Joe Johnson is now a 7-time All Star. This is not good.
There were several more deserving candidates for the team, guys like Kyle Lowry, who’s sporting a 20+ PER while hitting 40% of his threes and leading the charge for a resurgent Raptors team, but there are larger problems with Johnson’s selection. Only 75 players, including Johnson and another of this year’s additions, Chris Paul, have ever reached 7 All Star appearances. Of those 75, only 26 aren’t in the Hall of Fame, and the vast majority of those are active players or have not been out of the league long enough to be voted in. Paul, for instance, will definitely be inducted at the first opportunity.
So should Johnson be a Hall of Famer?
He has always been a fringe All Star, even at his best. Each of his selections has come at the hands of the coaches (or whoever actually fills out these ballots for them), and they seem to be disproportionately enamored with him. This may be due to his generally quiet demeanor or an affection for his game, but we’ll never know.
What we do know is what kind of competition Johnson has been up against for these All Star spots. The East has generally been the weaker conference since Johnson was traded from Phoenix to Atlanta, and the dearth of effective shooting guards in the time has been glaring. Aside from Dwyane Wade, there hasn’t been much else in the East for several of the years in which Johnson made the team. Fair enough, the 2nd best 2-guard in the conference deserves to be an All-Star.
Unfortunately All Star appearances can take on a significance in other matters, such as in the Hall of Fame discussion. By most measures, Johnson does not stack up as a Hall of Famer. The highest PER he ever posted for a season was less than 20. Tracy McGrady has had his candidacy called into question and he posted one of the highest of all time, cresting the vaunted 30 mark.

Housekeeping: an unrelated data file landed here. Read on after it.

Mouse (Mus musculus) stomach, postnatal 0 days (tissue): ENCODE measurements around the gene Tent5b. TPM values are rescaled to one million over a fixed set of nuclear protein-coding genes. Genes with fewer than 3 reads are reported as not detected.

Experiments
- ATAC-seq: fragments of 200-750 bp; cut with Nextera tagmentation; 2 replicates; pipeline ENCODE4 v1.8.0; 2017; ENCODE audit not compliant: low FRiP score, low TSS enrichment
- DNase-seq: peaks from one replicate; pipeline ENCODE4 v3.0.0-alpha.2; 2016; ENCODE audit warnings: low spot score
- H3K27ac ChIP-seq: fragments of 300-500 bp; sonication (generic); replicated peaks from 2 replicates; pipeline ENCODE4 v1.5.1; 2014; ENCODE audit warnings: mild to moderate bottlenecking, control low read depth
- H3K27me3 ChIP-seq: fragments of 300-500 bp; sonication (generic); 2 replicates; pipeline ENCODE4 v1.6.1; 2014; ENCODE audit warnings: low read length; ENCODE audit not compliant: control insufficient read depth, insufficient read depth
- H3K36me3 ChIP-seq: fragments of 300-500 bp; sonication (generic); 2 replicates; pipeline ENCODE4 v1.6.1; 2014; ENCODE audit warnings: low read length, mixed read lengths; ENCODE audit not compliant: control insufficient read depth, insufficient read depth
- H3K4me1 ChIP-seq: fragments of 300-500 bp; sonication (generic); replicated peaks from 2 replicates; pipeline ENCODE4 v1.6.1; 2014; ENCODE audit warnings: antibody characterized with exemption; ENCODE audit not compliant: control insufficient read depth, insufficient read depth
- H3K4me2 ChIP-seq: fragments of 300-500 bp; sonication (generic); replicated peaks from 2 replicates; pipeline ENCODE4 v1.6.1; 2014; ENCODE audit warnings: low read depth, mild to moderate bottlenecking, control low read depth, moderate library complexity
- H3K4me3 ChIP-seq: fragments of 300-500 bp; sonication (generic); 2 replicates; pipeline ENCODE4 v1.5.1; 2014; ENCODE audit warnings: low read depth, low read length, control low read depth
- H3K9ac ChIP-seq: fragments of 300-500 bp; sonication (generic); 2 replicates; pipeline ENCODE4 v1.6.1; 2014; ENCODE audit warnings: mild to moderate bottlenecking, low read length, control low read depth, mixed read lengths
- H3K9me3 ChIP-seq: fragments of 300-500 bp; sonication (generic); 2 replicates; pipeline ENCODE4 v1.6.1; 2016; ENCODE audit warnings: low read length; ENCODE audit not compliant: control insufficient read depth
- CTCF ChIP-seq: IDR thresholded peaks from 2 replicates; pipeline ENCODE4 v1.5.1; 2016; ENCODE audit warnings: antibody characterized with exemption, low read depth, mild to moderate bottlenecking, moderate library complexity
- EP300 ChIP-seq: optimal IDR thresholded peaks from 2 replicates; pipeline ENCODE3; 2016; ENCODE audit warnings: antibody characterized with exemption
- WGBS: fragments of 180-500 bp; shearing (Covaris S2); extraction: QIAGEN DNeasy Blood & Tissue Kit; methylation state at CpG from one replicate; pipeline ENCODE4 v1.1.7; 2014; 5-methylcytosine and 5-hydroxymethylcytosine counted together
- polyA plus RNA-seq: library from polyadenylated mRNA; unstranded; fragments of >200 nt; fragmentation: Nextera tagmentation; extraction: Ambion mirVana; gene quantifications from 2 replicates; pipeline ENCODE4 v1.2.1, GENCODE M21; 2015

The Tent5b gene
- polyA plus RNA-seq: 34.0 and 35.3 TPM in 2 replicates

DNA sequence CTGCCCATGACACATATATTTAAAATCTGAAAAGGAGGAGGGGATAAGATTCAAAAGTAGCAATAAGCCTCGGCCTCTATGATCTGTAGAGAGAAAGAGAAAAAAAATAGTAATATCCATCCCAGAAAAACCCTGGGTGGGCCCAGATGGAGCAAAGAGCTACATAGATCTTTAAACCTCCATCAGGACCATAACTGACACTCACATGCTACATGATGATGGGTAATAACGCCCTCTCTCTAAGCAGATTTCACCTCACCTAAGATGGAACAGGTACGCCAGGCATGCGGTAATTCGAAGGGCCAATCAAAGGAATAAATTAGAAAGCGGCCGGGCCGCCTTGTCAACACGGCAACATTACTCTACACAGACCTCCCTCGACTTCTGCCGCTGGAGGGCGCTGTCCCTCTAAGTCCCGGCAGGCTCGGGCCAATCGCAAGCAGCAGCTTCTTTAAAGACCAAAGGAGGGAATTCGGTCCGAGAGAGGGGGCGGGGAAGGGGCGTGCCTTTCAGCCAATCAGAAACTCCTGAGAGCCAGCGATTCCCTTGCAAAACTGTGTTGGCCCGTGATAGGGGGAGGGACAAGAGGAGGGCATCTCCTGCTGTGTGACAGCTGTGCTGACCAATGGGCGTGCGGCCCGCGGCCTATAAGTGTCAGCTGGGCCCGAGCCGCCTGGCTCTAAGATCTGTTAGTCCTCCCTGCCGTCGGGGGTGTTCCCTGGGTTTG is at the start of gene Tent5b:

Most other measures are equally pessimistic about Johnson. Don’t get me wrong, he has been a good player, even at (brief) times a great one. His 4th quarter against the Celtics in Game 4 of the 1st round in 2008 still stands out to me as the greatest single performance I have ever witnessed in person. This season he has been bizarrely clutch, and he has been a consistent presence for a Brooklyn Nets team deeply in need of one.
None of that masks the fact that no one honestly believes Johnson should be a Hall of Famer. So if no one is saying it, why the hell am I arguing against his candidacy?
Things tend to look a bit different in hindsight. No one believes that he belongs in the Hall of Fame now, but a few years down the line his resume may start to look a bit more appealing: 7 All Star appearances, best player on a string of solid Hawks’ squads, averaged 22-4-5 over a five year peak, numerous documented (and impressive) clutch moments…this doesn’t sound half bad.
Fortunately we know that those early Hawks’ squads padded his stats by basically having Johnson as the only ball handler/perimeter threat/legitimate NBA player on the roster. And we know that his 7 All Star selections would have been more like 2-3 in the Western Conference during that same period, and that even in the East a couple of the selections (especially this year’s) were dubious at best.
These mitigating factors tend to slip away over time, though, and that’s what makes a seemingly inconsequential All Star selection like this one matter. It’s easy to laugh off Jamaal Magloire’s lone selection as a fluke, but Johnson’s seven could take on a life of their own. I don’t think he will make it in, but if one day we are watching his Hall of Fame speech, know that the flawed All Star selection process helped him get there.